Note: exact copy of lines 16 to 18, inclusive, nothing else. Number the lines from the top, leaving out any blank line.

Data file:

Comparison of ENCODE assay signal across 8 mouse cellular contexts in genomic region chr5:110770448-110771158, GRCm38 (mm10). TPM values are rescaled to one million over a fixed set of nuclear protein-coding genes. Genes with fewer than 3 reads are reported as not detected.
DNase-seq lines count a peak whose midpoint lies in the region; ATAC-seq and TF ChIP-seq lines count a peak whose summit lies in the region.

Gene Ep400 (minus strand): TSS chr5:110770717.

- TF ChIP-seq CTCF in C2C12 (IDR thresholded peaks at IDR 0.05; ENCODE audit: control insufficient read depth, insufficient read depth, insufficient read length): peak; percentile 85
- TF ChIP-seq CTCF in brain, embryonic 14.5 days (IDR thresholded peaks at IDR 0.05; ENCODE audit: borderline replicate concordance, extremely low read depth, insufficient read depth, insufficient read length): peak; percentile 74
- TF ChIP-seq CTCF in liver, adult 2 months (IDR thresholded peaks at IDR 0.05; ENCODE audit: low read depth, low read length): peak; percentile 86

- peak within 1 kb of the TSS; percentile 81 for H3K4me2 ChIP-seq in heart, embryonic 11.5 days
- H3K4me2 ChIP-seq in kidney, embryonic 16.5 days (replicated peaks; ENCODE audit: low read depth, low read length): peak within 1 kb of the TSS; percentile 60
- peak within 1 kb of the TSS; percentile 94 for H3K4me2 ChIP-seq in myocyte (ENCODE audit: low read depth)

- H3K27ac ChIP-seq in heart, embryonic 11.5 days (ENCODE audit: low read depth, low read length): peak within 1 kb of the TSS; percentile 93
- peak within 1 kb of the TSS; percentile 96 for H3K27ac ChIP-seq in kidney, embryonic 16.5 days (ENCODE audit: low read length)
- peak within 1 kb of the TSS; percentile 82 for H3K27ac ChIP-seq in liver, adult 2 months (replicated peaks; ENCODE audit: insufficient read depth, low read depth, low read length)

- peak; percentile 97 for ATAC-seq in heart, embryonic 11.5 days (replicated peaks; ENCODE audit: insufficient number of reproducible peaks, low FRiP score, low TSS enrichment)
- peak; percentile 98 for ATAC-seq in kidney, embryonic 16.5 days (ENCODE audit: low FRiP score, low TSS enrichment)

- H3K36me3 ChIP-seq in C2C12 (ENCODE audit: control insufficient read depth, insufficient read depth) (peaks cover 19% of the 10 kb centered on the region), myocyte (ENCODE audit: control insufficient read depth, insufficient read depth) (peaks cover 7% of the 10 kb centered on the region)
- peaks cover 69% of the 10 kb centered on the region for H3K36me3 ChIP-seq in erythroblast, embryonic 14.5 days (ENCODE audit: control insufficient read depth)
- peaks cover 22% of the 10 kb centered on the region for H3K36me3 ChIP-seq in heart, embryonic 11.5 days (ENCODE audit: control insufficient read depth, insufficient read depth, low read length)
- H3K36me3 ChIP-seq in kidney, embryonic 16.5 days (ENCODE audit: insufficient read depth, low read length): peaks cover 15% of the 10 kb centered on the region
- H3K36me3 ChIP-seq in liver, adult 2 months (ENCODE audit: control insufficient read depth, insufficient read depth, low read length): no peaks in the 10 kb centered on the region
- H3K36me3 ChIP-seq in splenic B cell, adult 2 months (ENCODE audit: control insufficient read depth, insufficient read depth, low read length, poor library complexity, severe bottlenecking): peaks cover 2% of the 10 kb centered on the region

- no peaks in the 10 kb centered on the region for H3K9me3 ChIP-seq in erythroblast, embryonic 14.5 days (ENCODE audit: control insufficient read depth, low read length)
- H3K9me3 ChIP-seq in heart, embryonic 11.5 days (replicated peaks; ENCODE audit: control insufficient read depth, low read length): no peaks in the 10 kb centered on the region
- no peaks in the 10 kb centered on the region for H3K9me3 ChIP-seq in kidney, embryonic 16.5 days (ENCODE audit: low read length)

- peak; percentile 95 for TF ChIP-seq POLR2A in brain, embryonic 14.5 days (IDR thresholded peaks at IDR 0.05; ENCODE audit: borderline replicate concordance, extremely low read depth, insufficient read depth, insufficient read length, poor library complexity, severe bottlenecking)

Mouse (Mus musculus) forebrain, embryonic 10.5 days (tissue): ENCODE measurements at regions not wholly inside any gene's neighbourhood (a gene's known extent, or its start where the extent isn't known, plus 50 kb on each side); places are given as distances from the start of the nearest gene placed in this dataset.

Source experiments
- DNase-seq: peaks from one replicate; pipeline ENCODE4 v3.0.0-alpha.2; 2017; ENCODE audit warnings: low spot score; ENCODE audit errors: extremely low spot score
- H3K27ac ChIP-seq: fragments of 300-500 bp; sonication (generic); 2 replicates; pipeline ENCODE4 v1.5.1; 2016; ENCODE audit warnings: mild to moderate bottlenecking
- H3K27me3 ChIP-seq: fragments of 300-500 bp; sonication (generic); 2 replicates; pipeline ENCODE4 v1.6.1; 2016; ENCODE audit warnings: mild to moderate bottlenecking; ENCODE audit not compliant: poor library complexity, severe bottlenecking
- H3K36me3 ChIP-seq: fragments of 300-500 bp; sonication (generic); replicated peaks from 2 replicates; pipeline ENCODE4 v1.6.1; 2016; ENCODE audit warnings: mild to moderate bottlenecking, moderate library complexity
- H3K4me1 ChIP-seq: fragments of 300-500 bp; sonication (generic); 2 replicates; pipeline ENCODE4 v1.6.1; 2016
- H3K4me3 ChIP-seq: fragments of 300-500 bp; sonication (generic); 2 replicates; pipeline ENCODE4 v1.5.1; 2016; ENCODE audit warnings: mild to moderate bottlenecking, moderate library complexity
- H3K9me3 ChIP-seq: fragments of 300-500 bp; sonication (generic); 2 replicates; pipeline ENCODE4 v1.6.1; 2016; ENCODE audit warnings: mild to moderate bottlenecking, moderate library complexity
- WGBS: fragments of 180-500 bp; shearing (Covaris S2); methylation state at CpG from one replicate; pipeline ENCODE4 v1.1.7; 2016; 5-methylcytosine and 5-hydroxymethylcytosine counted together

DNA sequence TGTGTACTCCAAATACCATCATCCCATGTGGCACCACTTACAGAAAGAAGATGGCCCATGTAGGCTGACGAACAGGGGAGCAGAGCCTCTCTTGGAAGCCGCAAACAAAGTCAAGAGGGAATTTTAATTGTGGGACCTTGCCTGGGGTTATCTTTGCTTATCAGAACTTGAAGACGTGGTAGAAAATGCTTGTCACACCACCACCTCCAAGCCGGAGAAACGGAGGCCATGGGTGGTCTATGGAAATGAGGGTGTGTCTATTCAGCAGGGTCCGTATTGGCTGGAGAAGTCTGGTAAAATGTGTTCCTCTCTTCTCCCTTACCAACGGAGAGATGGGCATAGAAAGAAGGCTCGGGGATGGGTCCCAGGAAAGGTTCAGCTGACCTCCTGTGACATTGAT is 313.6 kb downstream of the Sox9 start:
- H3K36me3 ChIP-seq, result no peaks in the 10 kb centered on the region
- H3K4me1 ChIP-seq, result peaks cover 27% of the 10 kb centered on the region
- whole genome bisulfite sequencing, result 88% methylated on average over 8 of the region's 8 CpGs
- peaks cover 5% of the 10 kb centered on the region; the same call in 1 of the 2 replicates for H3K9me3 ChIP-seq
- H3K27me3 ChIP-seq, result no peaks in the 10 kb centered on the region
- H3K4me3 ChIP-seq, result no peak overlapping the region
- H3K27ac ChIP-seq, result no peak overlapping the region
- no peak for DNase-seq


- peaks cover 69% of the 10 kb centered on the region for H3K36me3 ChIP-seq in erythroblast, embryonic 14.5 days (ENCODE audit: control insufficient read depth)
- peaks cover 22% of the 10 kb centered on the region for H3K36me3 ChIP-seq in heart, embryonic 11.5 days (ENCODE audit: control insufficient read depth, insufficient read depth, low read length)
- H3K36me3 ChIP-seq in kidney, embryonic 16.5 days (ENCODE audit: insufficient read depth, low read length): peaks cover 15% of the 10 kb centered on the region